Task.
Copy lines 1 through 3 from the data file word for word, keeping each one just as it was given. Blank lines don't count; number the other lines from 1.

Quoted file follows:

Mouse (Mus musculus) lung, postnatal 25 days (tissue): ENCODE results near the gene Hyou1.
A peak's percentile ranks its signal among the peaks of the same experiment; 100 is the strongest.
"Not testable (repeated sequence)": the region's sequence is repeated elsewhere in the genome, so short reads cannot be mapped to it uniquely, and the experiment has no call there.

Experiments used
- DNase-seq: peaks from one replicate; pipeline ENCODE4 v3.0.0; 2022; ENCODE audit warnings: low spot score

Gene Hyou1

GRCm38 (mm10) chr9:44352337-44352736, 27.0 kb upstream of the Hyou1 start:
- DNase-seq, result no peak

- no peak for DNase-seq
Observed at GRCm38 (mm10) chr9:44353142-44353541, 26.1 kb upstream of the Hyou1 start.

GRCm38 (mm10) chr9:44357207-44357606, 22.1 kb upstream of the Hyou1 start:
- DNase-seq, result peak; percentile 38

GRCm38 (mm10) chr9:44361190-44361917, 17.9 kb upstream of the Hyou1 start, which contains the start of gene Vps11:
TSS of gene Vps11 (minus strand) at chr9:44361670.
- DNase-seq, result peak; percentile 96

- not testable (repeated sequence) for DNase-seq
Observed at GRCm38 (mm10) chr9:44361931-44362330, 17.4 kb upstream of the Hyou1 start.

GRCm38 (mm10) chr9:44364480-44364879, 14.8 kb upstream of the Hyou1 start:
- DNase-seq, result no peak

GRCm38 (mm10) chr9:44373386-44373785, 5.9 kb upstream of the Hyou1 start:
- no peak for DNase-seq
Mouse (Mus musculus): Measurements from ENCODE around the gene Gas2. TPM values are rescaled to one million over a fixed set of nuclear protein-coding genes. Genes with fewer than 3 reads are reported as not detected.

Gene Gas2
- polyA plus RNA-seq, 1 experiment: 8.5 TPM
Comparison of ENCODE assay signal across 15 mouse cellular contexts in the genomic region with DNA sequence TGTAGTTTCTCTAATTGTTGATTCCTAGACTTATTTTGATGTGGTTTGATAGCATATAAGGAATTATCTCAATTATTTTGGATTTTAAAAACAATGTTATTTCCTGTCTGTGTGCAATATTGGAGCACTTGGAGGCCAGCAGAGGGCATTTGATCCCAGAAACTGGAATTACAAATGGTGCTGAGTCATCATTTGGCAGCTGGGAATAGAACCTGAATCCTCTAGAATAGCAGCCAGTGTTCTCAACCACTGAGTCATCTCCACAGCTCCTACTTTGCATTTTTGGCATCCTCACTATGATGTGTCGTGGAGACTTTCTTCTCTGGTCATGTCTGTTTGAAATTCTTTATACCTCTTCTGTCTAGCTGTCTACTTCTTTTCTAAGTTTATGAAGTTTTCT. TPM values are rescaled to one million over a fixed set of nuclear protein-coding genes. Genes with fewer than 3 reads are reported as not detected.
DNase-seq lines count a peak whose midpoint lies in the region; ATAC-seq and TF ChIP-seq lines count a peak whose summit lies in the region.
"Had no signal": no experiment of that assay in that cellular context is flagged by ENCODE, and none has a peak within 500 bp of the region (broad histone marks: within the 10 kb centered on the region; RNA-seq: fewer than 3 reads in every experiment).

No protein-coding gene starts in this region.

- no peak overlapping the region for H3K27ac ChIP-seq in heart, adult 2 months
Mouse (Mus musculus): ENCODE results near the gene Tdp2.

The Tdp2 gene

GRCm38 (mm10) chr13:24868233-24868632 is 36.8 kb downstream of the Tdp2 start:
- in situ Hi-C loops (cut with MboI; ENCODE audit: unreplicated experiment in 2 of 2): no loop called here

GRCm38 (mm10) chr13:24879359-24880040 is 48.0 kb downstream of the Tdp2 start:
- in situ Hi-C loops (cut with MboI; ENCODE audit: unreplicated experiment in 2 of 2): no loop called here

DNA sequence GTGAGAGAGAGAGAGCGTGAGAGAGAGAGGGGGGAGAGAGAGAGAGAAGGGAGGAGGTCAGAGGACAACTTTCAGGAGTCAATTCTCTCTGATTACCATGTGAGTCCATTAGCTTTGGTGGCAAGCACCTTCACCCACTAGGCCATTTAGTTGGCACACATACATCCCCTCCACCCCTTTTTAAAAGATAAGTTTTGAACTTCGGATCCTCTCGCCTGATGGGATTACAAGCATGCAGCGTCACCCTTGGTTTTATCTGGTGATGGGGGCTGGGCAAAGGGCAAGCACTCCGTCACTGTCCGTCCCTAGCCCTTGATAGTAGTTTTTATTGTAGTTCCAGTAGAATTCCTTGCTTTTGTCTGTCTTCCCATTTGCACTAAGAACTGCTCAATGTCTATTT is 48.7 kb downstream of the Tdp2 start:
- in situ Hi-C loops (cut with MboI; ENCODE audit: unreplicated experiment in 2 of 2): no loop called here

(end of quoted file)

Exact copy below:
Mouse (Mus musculus) lung, postnatal 25 days (tissue): ENCODE results near the gene Hyou1.
A peak's percentile ranks its signal among the peaks of the same experiment; 100 is the strongest.
"Not testable (repeated sequence)": the region's sequence is repeated elsewhere in the genome, so short reads cannot be mapped to it uniquely, and the experiment has no call there.